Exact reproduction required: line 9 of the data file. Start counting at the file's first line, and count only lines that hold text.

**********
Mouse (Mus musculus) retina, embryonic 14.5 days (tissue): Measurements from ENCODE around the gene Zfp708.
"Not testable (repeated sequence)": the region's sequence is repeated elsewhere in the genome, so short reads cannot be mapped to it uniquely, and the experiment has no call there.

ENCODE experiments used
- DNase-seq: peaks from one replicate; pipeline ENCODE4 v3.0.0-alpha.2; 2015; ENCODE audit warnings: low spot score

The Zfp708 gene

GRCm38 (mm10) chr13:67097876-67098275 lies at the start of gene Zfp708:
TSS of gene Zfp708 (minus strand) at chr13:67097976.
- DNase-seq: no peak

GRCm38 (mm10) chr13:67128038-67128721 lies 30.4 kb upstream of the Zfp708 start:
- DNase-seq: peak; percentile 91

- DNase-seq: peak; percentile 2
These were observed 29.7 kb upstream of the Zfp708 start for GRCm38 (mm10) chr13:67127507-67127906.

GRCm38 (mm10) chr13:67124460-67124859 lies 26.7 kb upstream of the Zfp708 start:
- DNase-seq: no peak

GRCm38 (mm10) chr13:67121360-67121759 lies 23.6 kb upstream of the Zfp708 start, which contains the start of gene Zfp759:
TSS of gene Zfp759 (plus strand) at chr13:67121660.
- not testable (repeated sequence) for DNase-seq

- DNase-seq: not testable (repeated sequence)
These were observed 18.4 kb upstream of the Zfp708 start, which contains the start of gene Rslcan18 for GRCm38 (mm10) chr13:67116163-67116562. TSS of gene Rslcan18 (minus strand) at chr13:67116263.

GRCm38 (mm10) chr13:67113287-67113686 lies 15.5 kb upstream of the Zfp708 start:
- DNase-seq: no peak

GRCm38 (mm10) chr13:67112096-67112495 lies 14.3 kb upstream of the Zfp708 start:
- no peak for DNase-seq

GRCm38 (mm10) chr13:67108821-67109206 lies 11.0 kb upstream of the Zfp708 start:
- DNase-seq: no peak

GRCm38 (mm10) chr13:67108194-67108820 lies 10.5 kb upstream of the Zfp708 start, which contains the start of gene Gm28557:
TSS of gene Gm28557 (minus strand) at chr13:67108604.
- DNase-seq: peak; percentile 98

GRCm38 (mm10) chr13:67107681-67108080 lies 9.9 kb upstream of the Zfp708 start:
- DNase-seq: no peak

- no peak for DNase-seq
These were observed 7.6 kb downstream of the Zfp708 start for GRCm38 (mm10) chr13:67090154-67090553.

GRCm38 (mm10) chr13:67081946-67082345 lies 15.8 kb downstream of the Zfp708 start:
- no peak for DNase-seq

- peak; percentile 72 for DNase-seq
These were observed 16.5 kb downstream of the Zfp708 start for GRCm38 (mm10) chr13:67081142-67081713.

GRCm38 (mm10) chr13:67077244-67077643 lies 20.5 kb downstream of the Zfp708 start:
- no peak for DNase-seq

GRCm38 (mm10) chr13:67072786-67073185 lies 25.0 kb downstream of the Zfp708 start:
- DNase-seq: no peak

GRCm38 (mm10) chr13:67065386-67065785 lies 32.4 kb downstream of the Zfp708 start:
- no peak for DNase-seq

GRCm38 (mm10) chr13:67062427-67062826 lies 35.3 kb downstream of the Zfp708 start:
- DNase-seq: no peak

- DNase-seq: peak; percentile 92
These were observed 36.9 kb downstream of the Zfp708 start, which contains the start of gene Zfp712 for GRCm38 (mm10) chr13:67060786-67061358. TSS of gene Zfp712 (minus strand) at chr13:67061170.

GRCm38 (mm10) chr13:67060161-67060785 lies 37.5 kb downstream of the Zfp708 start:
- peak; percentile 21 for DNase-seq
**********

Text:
GRCm38 (mm10) chr13:67128038-67128721 lies 30.4 kb upstream of the Zfp708 start: